Madness

His first known fit occurred in 1392 when his friend and advisor, Olivier de Clisson, was the victim of an attempted murder. Although Clisson survived, Charles was determined to punish the would-be assassin Pierre de Craon who had taken refuge in Brittany. Contemporaries said Charles appeared to be in a "fever" to begin the campaign and appeared disconnected in his speech. Charles set off with an army on July 1, 1392. The progress of the army was slow, nearly driving Charles into a frenzy of impatience.

While travelling through a forest on a hot August morning, a barefoot man dressed in rags rushed up to the King's horse and grabbed his bridle. "Ride no further, noble King!" he yelled. "Turn back! You are betrayed!" The king's escorts beat the man back but did not arrest him, and he followed the procession for a half-hour, repeating his cries.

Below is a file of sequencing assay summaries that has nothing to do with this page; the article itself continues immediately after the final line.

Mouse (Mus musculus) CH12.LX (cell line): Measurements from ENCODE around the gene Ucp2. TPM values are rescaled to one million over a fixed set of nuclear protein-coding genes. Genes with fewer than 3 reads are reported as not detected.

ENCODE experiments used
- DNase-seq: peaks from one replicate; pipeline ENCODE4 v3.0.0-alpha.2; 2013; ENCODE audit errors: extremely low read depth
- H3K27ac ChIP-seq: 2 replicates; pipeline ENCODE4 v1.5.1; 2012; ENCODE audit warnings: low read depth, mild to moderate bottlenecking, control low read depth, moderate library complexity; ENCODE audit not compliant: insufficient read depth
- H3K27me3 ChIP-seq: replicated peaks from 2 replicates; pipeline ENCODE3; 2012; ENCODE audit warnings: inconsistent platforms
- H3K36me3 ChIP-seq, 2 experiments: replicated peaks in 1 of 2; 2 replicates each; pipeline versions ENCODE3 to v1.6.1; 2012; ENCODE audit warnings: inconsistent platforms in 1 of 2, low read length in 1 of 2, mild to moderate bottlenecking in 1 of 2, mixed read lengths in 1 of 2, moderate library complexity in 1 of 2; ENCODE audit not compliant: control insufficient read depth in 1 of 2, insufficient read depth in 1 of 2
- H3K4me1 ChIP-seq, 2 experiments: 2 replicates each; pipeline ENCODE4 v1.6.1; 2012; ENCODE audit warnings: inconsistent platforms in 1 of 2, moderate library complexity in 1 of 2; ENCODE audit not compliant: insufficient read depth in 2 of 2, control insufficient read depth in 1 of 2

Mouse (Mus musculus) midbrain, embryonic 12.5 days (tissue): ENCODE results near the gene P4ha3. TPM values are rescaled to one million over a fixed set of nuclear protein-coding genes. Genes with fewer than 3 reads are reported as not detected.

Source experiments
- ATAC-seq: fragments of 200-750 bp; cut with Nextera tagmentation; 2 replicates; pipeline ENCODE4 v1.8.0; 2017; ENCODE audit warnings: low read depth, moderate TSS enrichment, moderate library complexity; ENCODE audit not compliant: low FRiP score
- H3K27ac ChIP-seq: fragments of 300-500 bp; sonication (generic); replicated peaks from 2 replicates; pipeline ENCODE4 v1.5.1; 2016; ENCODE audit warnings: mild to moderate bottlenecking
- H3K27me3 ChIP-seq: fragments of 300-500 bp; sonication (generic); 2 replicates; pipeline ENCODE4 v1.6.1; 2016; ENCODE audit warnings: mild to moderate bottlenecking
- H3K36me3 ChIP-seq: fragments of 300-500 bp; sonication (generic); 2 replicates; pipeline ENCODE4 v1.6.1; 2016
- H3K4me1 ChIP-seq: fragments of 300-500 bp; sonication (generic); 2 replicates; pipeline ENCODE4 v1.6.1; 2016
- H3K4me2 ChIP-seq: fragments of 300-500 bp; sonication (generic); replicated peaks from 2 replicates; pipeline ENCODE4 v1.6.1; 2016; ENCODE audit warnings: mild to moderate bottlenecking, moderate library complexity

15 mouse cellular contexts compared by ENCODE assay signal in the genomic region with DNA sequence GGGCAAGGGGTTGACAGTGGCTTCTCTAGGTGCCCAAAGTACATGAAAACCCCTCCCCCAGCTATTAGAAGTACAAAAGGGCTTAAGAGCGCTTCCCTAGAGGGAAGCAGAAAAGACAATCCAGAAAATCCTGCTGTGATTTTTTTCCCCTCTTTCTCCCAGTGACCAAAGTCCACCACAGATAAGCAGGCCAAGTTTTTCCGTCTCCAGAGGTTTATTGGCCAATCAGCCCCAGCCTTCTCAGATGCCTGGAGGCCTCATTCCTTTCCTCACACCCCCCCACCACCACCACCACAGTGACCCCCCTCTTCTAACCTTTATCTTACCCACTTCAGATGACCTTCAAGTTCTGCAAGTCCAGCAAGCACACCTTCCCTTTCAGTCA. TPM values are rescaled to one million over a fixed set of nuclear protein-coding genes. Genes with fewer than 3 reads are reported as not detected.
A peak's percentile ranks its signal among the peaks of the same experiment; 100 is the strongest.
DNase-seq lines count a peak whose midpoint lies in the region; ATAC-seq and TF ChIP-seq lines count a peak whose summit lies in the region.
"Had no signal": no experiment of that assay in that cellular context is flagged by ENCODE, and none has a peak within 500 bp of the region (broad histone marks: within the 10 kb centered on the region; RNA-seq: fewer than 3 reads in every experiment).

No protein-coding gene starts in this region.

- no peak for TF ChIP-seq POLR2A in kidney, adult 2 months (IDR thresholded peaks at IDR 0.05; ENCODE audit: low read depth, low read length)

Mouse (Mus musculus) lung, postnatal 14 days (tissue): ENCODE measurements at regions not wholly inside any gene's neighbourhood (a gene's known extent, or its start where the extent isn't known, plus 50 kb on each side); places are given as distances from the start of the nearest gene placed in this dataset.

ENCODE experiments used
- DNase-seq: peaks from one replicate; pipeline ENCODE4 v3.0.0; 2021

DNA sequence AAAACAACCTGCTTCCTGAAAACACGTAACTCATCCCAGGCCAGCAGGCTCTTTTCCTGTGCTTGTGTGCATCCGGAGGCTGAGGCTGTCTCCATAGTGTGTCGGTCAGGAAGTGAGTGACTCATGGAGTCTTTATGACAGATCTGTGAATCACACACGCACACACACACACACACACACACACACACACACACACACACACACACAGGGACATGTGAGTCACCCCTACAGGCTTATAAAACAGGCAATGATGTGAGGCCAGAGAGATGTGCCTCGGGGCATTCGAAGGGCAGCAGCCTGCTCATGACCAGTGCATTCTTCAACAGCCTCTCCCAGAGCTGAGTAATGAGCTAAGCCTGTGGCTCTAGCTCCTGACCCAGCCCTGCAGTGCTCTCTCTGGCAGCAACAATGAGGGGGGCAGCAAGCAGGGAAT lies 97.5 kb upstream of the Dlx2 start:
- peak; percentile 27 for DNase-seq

The company emerged from the forest at noon. A page who was drowsy from the sun dropped the king's lance, which clanged loudly against a steel helmet carried by another page. Charles shuddered, drew his sword and yelled "Forward against the traitors! They wish to deliver me to the enemy!" The king spurred his horse and began swinging his sword at his companions, fighting until his chamberlain and a group of soldiers were able to grab him from his mount and lay him on the ground. He lay still and did not react, falling into a coma. The king killed 6 knights, and possibly more (the exact numbers differ in the chronicles from the time).

Charles' uncle Philip the Bold, Duke of Burgundy, assumed the regency on the spot, dismissing Charles' advisers in the process. This was to be the start of a major feud which would divide the Kings of France and the Dukes of Burgundy for the next 85 years.